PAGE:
The Monmouth County Board of Chosen Freeholders is continuing its springtime partnership with the FoodBank of Monmouth and Ocean Counties and collecting non-perishable food for the entire month of April.
“One in every 10 people in Monmouth County receives emergency food from the FoodBank’s network of pantries, soup kitchens and other agencies,” Freeholder John P. Curley said. “The spring is when donations to the Food Bank fall off and Monmouth County is willing to help increase awareness to this problem and take the lead in getting food donations.”
This is the County’s fourth consecutive April food drive. To date, Monmouth County residents have helped send 25 tons, more than 50,000 pounds, of non-perishable food to the FoodBank of Monmouth and Ocean Counties. This year’s goal is to collect 10,000 pounds of non-perishable food.
Collection bins will be available at many County locations, including the County Hall of Records, Agriculture Building, Care Centers, Longstreet Farm, Manasquan Reservoir Environmental Center, Belford Ferry Terminal and Monmouth County branch libraries.
Drop off sites in the Link area include:
• Ocean: Ocean Library, 701 Deal Rd.
•Oceanport: Oceanport Library, 8 Iroquois Ave.
• West Long Branch: West Long Branch Library, 95 Poplar Ave.
The branches of the Monmouth County Library System will be participating all month, but they will add the “Food for Fines” program from April 12-25.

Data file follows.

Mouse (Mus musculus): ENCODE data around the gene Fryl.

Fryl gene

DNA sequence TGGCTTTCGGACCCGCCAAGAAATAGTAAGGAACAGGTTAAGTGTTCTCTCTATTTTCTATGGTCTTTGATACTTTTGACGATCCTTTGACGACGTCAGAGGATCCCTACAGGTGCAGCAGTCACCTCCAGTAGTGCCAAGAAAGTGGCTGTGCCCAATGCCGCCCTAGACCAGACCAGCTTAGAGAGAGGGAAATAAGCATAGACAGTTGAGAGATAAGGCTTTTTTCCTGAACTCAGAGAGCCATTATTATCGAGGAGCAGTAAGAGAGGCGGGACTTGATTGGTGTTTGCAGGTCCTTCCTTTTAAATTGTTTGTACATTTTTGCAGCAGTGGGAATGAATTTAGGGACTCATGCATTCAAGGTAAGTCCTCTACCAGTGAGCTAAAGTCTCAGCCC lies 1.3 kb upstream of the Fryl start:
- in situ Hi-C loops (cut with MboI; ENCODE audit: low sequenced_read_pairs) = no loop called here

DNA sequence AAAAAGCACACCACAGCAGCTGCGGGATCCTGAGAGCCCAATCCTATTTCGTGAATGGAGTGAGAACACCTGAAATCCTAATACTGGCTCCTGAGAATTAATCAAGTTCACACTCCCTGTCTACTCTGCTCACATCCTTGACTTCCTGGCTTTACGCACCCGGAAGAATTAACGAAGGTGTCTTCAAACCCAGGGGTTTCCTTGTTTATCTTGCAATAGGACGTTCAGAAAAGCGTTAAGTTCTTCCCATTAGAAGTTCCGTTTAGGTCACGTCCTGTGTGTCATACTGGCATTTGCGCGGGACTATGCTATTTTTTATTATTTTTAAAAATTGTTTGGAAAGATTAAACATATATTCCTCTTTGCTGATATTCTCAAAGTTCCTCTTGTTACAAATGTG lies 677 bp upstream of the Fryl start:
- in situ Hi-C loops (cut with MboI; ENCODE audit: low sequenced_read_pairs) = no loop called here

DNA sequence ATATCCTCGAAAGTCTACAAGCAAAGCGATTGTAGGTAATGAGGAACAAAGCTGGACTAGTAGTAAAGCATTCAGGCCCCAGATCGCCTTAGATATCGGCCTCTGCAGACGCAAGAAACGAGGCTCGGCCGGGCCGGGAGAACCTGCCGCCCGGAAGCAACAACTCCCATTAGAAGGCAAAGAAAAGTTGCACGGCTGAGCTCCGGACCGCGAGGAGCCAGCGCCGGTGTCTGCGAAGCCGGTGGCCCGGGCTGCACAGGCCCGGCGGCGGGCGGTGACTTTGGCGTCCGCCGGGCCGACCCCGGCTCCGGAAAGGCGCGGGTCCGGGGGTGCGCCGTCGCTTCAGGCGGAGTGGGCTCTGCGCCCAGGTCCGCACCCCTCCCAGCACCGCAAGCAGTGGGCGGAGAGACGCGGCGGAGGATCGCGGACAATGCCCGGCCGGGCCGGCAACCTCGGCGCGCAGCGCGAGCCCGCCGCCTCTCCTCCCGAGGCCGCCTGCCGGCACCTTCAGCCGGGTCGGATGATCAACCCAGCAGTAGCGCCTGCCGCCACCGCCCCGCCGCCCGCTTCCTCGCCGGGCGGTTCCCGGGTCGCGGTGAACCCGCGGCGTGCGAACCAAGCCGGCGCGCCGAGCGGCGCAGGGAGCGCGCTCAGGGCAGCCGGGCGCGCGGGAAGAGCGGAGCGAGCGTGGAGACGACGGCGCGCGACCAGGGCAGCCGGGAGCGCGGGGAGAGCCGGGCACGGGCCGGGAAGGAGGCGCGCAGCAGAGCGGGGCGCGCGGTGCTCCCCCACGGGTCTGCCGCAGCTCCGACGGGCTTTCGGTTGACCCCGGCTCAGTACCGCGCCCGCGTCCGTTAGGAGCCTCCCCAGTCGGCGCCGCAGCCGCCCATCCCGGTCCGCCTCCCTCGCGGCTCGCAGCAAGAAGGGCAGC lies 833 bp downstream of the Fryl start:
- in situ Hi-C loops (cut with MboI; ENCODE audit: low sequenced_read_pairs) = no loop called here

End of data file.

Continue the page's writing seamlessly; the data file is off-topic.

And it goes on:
“The County’s libraries and parks are the public gathering places in many communities, so it makes sense that our libraries and parks are key collection points for this annual food drive,” said Freeholder Lillian G. Burry, liaison to the Library System. “The ‘Food for Fines’ program is a good way to get outstanding material returned to the library and help a good cause at the same time.”
The “Food for Fines” program at the libraries works this way: from April 12 through April 25, patrons who have outstanding materials will bring their food to the library counter. The libraries will reduce the fines by $1 for every food item donated. Donation bins will also be available in the libraries for people who do not have fines but want to donate food as well.
Food items suitable for donation are non-perishable, protein-rich foods such as peanut butter, granola bars and tuna fish. Other most needed food items are ready-to-eat canned meals, canned fruits, canned vegetables, instant potatoes, canned and dry soup, canned pork and beans, canned juices, sip-size juices and hot and cold cereal.
“With an increase in distribution from 7 million meals a year in 2012 to now 10 million meals a year, our partnerships have become essential to be able to provide these meals,” said Carlos M. Rodriguez, executive director of the FoodBank. “We are grateful for our partnership with the County, who are standing side-by-side not only with the FoodBank, but with our neighbors in need.”
The County’s partnership with the FoodBank stems from a situation in 2012 in which the County Social Services office was experiencing a backlog processing applications for food stamps. Curley, as liaison to Social Services, declared a food stamp emergency in Monmouth County and immediately hired part-time clerical workers to help ease the backlog.
The County’s Made in Monmouth event set for Saturday, April 11 at Monmouth University will be another opportunity for residents to donate. The one-day showcase and shopping festival of products, all made in Monmouth County, will have food donation collection bins at the entrance. The event runs from 10 a.m. to 4 p.m.